Interview: Moe Nagasi
Photo: Elena Savlokhova
Tell us about your journey with Teste.
Teste began in 1991 as maladjusted teenagers – primal youthful rebellion. Outcasts – intense conflict with each other and everyone. The original incarnation’s demise was swift and cataclysmic, decades it languished in silence until recently… Over the last 5 years I’ve attempted to varying degrees to reactivate it, most recently with Martin on Phase Fatale‘s Bite Imprint, which has been the most stable lineup in history. Although he and Hayden might think otherwise haha!
These days it seems like people are interested in the idea of this type of music.
I don’t adhere to the notion that what I do is techno (at least not straight ahead techno), but I’m not going to proclaim, “Don’t call it techno!”. What is techno anyways? It has mutated so much over the decades. I was chatting with Jeremy from The Brvtalist and he had an interesting observation on how techno of late has absorbed every micro genre: goth, punk, industrial, experimental, to regular dance music… Which speaks to the relevance of it when you ponder it. When I first started going to techno raves and parties in the late 80s – early 90s there was no formula, it was outcasts – a mixture of art people, weirdos, low lifes. It was underground in that sense. I think I was there more by the end of the second wave, when I frequented Detroit during its heyday and I also lived in New York in the mid-90’s, which is another story. From my perspective, I strive to operate autonomously from these scenes. If I see something getting too played out or predictable then I re-evaluate. I’m from the standpoint that if too many people are into it – it must be shit! All my projects now are in a transition phase – Huren, Teste, O/H. O/H just released on L.I.E.S so that’s garnering attention and it has caused me to revise and rethink upcoming approaches.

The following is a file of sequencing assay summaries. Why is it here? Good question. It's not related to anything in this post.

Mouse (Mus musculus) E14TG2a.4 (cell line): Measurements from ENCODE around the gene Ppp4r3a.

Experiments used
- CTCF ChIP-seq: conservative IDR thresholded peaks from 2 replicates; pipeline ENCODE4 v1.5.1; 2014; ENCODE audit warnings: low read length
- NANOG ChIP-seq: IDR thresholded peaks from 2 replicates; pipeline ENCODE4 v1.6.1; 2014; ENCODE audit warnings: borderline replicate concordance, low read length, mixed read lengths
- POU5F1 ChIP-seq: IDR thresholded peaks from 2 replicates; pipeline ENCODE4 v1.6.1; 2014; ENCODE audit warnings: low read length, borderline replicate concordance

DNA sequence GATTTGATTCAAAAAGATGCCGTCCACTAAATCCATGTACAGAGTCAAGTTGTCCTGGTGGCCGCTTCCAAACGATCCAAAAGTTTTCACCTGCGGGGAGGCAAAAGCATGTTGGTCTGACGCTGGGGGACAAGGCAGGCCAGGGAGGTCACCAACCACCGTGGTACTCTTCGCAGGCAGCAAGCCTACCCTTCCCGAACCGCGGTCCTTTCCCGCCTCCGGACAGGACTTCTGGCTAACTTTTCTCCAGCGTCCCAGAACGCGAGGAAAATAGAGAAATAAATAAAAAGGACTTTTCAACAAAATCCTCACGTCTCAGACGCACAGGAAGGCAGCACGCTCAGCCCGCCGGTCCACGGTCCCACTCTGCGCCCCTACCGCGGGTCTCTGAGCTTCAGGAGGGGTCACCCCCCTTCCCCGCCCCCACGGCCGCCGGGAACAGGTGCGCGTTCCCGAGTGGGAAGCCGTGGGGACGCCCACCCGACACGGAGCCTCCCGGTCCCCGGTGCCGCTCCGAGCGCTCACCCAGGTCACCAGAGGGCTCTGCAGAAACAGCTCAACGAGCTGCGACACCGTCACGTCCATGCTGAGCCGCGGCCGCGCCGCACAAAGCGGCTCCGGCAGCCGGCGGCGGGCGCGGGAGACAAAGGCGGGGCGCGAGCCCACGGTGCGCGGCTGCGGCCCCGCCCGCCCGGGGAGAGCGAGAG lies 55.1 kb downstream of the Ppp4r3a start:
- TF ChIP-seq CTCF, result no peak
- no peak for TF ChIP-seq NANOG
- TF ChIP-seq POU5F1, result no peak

Do you make a living solely on music?
Well come to think of it, I guess you can call me professional now! And this is a new thing as well. Maybe 8 years ago things started to pick up and it built up to where it is now, although where it is now is confusing. I mean, once you try to put everything into a category or try to predict the future then it’s certain disappointment. My observation from being involved in music in different capacities for about 30 years now is that it’s cyclical; usually every 5 years or so there is a new group of young people fresh and ambitious, who are driven to establish themselves in the scene. Present Day Berlin is now in EBM backlash, for example. The tastemakers I guess are on to the next thing whatever that is… If any are reading this it’s gonna be $CUMTRONIC$™ 2019 naturally!